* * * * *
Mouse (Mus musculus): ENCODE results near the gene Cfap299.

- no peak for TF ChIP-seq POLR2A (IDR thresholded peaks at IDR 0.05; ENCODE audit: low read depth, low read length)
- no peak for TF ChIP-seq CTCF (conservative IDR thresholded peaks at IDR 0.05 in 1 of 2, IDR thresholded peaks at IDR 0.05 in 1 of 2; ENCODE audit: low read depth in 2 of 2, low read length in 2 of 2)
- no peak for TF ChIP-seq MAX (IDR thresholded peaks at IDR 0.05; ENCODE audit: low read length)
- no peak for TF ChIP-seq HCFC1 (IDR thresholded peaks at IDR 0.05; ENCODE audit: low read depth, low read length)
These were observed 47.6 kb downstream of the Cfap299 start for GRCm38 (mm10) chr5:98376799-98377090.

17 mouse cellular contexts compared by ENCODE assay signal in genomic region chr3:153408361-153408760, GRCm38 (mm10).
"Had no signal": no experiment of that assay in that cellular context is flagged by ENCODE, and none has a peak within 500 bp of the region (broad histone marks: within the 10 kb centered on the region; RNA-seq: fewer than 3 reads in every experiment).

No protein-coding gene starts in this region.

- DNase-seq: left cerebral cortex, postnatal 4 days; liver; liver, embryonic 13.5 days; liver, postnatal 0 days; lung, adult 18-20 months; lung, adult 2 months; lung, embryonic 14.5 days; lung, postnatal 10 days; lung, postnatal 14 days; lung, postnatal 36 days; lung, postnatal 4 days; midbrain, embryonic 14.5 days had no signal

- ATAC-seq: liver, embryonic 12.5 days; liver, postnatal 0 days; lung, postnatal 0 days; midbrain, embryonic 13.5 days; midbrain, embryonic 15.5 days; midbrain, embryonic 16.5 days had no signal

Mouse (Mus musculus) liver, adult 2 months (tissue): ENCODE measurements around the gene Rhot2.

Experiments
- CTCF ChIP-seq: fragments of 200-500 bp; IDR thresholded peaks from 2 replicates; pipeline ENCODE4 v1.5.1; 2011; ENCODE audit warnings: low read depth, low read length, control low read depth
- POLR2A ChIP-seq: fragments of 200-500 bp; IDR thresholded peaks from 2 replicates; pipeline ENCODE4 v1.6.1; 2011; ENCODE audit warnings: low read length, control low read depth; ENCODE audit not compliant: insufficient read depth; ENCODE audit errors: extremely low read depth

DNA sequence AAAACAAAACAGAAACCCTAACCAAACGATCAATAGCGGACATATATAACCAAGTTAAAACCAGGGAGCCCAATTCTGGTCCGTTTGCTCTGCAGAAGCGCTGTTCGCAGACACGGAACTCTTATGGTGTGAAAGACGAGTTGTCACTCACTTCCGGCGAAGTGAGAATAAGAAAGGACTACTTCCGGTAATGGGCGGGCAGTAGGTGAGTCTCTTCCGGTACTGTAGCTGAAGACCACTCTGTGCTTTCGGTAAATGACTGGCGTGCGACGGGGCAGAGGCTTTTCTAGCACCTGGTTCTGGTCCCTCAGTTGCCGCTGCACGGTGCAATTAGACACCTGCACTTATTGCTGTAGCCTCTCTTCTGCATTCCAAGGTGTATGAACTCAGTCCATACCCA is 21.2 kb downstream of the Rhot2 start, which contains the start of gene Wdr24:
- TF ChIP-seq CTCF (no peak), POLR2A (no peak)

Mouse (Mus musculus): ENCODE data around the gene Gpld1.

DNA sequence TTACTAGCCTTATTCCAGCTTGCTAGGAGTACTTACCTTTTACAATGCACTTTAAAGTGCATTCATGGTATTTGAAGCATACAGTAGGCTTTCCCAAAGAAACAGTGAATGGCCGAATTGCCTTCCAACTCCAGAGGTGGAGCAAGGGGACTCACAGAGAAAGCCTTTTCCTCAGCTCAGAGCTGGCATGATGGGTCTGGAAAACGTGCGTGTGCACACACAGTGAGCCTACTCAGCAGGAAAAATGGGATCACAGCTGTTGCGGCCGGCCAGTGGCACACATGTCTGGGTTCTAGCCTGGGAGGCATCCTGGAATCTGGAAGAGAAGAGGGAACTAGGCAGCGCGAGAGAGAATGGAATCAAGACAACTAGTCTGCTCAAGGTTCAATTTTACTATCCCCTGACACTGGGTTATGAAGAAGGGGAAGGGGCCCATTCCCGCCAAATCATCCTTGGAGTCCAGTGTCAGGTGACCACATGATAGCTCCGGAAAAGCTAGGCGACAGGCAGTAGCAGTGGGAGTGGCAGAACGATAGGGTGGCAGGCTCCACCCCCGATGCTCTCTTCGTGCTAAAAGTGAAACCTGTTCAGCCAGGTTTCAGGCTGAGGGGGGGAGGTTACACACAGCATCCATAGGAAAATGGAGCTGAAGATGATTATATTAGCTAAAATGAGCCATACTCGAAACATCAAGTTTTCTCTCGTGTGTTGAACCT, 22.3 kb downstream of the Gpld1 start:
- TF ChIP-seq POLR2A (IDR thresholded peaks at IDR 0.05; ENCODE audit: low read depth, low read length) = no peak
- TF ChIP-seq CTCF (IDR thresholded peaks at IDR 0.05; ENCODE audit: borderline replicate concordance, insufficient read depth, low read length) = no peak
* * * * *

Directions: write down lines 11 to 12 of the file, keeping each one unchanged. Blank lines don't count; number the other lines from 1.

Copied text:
- ATAC-seq: liver, embryonic 12.5 days; liver, postnatal 0 days; lung, postnatal 0 days; midbrain, embryonic 13.5 days; midbrain, embryonic 15.5 days; midbrain, embryonic 16.5 days had no signal

Mouse (Mus musculus) liver, adult 2 months (tissue): ENCODE measurements around the gene Rhot2.